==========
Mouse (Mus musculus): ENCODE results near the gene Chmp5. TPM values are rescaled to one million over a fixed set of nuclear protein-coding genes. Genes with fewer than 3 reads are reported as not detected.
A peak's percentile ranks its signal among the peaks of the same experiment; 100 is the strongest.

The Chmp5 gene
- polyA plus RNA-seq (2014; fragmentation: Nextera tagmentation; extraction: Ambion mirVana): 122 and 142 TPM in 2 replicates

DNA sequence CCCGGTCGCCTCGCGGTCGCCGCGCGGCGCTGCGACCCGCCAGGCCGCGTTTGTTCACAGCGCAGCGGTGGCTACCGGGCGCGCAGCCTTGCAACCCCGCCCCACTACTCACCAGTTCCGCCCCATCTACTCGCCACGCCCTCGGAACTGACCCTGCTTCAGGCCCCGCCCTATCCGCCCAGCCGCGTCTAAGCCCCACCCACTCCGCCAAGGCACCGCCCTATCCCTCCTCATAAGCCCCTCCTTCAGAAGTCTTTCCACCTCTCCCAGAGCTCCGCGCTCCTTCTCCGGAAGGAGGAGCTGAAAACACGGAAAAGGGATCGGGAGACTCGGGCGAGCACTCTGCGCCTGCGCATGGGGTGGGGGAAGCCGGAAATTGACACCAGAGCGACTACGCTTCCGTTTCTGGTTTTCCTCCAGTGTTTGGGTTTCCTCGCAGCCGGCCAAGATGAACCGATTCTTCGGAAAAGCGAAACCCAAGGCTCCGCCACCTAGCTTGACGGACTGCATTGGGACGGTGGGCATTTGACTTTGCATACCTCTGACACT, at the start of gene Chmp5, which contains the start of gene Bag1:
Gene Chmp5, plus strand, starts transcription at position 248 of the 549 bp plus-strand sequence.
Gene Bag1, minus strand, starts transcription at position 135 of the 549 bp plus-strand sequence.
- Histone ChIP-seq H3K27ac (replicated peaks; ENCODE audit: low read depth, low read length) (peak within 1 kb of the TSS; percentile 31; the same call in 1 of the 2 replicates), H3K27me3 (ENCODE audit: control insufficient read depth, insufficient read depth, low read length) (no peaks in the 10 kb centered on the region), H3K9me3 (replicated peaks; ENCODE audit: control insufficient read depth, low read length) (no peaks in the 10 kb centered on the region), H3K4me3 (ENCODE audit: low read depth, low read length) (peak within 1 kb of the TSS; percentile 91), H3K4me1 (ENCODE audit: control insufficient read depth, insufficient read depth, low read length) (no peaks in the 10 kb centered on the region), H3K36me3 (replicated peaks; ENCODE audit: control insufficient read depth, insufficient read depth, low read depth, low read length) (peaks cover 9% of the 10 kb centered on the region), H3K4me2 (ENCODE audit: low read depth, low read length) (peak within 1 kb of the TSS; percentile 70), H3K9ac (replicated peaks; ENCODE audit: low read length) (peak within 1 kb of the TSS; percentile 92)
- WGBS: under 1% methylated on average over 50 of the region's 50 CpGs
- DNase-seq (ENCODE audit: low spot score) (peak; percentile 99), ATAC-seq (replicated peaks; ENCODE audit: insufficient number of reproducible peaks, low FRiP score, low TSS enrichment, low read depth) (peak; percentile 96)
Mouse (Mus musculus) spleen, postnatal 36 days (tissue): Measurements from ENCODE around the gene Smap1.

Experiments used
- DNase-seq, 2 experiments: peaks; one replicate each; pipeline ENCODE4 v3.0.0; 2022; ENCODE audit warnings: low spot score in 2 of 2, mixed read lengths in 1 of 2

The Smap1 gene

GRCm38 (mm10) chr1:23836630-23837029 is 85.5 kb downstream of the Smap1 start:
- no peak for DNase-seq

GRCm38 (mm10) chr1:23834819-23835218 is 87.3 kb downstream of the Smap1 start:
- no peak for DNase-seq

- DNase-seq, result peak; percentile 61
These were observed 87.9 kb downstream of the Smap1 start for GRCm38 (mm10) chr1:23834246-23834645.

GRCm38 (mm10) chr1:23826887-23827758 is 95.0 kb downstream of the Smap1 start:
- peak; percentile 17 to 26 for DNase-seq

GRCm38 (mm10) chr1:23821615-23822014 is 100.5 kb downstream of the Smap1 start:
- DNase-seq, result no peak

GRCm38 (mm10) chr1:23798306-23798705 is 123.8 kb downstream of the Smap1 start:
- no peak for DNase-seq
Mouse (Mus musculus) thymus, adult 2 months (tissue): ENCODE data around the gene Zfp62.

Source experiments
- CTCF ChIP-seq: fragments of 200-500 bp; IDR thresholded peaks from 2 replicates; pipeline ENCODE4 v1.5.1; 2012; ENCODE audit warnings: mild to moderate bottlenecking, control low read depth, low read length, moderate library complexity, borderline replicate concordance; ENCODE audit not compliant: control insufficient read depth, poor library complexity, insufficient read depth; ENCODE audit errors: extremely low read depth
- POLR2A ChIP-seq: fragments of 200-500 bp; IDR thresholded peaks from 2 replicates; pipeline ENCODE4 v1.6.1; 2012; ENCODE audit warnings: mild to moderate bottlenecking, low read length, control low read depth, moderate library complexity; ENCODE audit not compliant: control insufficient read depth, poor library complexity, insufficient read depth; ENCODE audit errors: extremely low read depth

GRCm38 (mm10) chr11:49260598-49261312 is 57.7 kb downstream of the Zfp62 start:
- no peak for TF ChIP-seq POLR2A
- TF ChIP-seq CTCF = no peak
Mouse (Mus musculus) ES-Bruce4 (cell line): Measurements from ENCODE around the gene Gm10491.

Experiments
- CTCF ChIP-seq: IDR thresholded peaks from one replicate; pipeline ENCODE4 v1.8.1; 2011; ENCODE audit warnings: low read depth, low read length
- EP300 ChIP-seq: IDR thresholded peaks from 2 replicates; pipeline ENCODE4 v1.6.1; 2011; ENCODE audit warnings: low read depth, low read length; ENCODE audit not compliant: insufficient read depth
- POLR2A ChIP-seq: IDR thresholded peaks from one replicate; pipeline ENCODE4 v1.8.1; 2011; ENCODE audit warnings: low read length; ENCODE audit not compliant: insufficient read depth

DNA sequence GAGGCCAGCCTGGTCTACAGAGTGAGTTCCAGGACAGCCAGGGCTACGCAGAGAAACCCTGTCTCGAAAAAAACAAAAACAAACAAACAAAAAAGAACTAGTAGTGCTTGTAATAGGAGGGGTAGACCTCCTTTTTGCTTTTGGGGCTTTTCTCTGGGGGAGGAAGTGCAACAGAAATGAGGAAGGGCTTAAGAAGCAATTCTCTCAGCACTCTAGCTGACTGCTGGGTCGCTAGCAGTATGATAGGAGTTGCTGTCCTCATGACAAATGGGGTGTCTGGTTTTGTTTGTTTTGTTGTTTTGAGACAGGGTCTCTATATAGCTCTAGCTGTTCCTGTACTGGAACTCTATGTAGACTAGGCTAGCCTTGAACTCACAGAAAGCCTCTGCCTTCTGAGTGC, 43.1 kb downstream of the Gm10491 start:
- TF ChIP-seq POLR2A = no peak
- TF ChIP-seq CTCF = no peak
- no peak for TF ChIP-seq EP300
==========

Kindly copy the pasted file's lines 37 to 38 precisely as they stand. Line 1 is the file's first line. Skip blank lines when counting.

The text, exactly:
- EP300 ChIP-seq: IDR thresholded peaks from 2 replicates; pipeline ENCODE4 v1.6.1; 2011; ENCODE audit warnings: low read depth, low read length; ENCODE audit not compliant: insufficient read depth
- POLR2A ChIP-seq: IDR thresholded peaks from one replicate; pipeline ENCODE4 v1.8.1; 2011; ENCODE audit warnings: low read length; ENCODE audit not compliant: insufficient read depth